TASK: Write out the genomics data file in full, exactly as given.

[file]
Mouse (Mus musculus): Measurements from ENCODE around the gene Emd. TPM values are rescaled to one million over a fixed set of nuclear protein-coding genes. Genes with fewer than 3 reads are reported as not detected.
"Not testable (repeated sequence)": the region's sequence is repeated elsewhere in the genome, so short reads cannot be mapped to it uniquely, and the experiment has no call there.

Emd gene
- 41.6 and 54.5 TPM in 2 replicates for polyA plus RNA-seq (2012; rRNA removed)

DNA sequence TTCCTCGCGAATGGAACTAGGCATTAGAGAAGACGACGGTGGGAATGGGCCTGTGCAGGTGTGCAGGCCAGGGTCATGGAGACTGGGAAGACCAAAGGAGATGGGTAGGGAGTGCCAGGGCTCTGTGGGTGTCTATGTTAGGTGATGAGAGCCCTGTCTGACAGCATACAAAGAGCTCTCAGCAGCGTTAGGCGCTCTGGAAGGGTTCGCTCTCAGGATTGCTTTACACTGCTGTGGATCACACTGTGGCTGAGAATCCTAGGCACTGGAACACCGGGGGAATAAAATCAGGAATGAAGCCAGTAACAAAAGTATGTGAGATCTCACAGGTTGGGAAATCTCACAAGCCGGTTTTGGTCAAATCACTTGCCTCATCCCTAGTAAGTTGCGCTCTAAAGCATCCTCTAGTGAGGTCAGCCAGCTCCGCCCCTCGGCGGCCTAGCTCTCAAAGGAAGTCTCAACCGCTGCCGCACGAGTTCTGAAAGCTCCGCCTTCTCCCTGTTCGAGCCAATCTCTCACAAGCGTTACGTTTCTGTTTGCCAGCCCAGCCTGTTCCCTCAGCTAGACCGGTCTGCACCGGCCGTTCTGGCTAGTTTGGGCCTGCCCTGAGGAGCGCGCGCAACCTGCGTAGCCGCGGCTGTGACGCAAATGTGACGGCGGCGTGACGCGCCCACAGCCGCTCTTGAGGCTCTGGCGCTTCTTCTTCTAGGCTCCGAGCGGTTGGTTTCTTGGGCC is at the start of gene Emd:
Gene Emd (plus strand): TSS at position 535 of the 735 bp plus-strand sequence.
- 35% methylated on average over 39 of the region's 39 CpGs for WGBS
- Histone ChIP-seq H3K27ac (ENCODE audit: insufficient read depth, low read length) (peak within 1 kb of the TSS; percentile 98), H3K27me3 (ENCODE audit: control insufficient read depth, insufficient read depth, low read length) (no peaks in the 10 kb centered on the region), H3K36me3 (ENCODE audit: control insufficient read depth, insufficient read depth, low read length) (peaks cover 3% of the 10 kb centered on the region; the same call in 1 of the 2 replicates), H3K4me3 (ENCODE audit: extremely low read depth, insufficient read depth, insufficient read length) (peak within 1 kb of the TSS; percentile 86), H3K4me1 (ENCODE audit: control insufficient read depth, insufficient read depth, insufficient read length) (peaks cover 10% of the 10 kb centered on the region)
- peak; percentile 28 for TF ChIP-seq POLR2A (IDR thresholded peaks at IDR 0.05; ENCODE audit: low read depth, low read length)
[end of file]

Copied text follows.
Mouse (Mus musculus): Measurements from ENCODE around the gene Emd. TPM values are rescaled to one million over a fixed set of nuclear protein-coding genes. Genes with fewer than 3 reads are reported as not detected.
"Not testable (repeated sequence)": the region's sequence is repeated elsewhere in the genome, so short reads cannot be mapped to it uniquely, and the experiment has no call there.

Emd gene
- 41.6 and 54.5 TPM in 2 replicates for polyA plus RNA-seq (2012; rRNA removed)

DNA sequence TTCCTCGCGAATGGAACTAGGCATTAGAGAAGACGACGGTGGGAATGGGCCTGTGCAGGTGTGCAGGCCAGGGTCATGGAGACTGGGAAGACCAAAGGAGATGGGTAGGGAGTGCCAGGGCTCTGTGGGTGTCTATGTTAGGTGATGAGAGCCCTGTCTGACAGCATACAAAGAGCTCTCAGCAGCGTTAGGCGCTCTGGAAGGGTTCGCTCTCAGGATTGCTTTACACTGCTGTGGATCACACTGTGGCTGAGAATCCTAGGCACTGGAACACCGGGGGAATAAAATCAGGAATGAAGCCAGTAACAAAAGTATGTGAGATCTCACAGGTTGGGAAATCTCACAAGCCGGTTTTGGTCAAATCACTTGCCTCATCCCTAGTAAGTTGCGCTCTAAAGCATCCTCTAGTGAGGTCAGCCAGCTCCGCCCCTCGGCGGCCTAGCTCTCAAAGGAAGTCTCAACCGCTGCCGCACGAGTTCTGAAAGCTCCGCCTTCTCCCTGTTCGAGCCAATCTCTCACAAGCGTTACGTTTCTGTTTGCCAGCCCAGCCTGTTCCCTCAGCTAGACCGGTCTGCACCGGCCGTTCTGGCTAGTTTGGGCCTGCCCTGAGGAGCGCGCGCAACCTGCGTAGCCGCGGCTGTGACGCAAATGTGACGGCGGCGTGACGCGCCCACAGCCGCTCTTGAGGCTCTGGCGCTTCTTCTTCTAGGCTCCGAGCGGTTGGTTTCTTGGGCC is at the start of gene Emd:
Gene Emd (plus strand): TSS at position 535 of the 735 bp plus-strand sequence.
- 35% methylated on average over 39 of the region's 39 CpGs for WGBS
- Histone ChIP-seq H3K27ac (ENCODE audit: insufficient read depth, low read length) (peak within 1 kb of the TSS; percentile 98), H3K27me3 (ENCODE audit: control insufficient read depth, insufficient read depth, low read length) (no peaks in the 10 kb centered on the region), H3K36me3 (ENCODE audit: control insufficient read depth, insufficient read depth, low read length) (peaks cover 3% of the 10 kb centered on the region; the same call in 1 of the 2 replicates), H3K4me3 (ENCODE audit: extremely low read depth, insufficient read depth, insufficient read length) (peak within 1 kb of the TSS; percentile 86), H3K4me1 (ENCODE audit: control insufficient read depth, insufficient read depth, insufficient read length) (peaks cover 10% of the 10 kb centered on the region)
- peak; percentile 28 for TF ChIP-seq POLR2A (IDR thresholded peaks at IDR 0.05; ENCODE audit: low read depth, low read length)